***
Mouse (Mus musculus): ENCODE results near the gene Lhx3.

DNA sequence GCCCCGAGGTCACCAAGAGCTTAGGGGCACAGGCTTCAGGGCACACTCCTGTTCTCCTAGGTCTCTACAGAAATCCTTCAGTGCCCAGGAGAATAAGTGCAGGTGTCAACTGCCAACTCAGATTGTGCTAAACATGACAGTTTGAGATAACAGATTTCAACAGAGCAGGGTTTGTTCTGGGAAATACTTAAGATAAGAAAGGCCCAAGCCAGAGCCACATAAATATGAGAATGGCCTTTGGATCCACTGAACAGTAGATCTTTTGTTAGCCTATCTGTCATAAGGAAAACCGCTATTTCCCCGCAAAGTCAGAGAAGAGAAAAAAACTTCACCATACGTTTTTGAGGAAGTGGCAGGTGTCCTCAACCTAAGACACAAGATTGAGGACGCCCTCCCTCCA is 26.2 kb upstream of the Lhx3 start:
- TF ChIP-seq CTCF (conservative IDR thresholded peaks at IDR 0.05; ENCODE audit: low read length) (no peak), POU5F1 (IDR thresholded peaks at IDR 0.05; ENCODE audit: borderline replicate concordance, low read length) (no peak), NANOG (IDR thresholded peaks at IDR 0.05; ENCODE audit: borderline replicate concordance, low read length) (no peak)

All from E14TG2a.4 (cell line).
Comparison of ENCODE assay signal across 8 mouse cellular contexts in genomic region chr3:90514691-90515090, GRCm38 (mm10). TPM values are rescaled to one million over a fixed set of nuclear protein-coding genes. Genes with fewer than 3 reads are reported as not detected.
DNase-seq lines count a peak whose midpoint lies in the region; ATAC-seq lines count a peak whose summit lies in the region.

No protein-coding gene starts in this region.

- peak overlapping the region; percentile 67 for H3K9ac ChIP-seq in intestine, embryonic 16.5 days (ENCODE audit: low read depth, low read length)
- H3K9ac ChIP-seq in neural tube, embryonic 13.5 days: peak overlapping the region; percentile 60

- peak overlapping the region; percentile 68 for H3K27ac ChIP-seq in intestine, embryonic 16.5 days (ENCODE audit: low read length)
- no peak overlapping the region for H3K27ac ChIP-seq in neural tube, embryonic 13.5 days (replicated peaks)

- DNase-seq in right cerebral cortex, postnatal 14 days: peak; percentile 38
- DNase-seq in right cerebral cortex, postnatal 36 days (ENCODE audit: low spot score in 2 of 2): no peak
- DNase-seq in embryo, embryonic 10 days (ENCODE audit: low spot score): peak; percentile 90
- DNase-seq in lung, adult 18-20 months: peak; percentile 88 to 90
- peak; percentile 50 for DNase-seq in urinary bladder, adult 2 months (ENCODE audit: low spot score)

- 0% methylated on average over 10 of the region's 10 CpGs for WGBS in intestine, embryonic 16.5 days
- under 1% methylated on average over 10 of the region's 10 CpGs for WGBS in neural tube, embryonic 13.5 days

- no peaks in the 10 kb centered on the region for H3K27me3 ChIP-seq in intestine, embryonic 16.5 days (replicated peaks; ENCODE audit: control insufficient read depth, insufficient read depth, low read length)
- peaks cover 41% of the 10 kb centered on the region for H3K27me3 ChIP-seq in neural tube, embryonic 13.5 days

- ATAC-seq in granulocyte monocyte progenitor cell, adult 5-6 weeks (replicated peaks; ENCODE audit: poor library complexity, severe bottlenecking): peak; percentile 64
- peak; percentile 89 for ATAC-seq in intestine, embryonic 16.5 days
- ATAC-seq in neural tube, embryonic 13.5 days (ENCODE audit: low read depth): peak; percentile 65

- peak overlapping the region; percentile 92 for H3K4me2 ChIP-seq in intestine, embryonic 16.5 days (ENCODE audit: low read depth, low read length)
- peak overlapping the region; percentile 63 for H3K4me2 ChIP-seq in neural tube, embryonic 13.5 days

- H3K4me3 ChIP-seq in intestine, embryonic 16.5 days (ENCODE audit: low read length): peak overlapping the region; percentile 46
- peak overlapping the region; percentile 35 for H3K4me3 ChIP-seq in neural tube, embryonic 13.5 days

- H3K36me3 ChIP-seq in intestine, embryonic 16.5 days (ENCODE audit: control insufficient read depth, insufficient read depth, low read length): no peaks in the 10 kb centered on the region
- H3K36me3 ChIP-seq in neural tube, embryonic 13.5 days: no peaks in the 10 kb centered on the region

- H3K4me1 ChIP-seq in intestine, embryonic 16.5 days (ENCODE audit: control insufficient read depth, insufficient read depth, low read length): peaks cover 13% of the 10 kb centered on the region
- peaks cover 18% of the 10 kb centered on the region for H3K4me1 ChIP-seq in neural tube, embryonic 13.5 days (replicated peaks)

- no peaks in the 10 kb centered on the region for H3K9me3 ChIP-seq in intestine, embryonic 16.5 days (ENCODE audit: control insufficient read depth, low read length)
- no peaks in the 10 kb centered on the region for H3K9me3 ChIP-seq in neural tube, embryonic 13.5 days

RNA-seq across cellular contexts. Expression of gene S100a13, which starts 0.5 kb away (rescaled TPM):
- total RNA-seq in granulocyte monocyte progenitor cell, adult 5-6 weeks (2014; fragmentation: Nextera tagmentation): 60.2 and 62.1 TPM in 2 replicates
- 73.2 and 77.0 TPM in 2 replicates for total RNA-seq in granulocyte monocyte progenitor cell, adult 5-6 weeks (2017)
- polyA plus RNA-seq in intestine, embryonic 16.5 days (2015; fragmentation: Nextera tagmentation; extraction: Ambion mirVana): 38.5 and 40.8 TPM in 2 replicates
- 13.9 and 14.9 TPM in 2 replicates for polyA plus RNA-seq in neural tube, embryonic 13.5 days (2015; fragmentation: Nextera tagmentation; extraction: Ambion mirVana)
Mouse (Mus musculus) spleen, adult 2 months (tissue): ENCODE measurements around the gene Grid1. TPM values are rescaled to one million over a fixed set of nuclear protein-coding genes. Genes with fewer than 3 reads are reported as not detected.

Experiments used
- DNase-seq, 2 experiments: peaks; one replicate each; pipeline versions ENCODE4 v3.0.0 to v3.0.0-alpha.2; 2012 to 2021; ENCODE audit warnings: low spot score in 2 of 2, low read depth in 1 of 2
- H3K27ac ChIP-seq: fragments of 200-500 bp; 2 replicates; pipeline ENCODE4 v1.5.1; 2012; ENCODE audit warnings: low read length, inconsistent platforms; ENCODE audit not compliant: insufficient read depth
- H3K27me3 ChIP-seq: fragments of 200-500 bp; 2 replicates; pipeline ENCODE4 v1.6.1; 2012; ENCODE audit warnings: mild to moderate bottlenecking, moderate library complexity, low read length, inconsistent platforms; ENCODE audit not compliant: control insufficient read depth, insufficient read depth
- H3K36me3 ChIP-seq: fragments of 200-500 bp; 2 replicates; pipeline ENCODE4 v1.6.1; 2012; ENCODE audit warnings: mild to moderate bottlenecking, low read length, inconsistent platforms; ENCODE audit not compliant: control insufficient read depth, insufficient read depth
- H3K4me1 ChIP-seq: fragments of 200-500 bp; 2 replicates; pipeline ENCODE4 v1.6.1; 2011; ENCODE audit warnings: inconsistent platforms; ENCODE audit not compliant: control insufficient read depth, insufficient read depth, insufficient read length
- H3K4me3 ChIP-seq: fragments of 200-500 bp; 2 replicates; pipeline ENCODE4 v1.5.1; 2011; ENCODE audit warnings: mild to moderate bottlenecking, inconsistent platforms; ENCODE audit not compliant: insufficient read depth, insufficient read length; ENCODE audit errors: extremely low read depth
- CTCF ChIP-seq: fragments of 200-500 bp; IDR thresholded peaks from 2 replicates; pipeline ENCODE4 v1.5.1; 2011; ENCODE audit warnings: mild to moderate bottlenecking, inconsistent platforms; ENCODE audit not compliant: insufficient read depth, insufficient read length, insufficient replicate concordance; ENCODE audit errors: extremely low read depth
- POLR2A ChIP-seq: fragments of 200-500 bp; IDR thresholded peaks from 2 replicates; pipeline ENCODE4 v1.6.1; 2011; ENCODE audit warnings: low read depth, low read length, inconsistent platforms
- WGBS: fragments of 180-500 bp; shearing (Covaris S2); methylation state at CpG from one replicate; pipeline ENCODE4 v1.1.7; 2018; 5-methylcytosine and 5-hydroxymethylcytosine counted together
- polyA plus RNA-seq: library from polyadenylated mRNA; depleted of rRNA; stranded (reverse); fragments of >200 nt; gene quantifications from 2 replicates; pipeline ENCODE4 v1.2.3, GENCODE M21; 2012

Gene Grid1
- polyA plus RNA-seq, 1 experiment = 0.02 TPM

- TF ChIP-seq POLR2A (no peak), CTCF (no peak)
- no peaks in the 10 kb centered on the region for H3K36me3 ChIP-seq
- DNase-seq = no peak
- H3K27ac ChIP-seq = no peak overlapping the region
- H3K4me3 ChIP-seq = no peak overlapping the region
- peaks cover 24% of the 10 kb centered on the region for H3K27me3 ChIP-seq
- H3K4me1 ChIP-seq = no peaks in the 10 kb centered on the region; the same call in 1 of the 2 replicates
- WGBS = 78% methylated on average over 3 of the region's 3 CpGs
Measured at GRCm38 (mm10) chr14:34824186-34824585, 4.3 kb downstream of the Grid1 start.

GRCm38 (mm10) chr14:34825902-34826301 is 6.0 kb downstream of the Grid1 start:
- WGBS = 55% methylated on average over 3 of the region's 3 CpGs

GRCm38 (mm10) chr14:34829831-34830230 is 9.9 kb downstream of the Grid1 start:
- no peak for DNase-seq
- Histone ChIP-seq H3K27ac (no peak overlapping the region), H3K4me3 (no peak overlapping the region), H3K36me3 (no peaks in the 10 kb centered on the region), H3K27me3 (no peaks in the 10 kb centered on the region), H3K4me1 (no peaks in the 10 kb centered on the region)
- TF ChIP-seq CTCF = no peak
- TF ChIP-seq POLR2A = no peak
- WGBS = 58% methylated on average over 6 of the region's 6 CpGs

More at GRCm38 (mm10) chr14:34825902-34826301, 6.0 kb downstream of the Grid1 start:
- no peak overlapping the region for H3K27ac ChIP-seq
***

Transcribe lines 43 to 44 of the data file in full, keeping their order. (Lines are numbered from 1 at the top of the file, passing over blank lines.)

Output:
- H3K27me3 ChIP-seq: fragments of 200-500 bp; 2 replicates; pipeline ENCODE4 v1.6.1; 2012; ENCODE audit warnings: mild to moderate bottlenecking, moderate library complexity, low read length, inconsistent platforms; ENCODE audit not compliant: control insufficient read depth, insufficient read depth
- H3K36me3 ChIP-seq: fragments of 200-500 bp; 2 replicates; pipeline ENCODE4 v1.6.1; 2012; ENCODE audit warnings: mild to moderate bottlenecking, low read length, inconsistent platforms; ENCODE audit not compliant: control insufficient read depth, insufficient read depth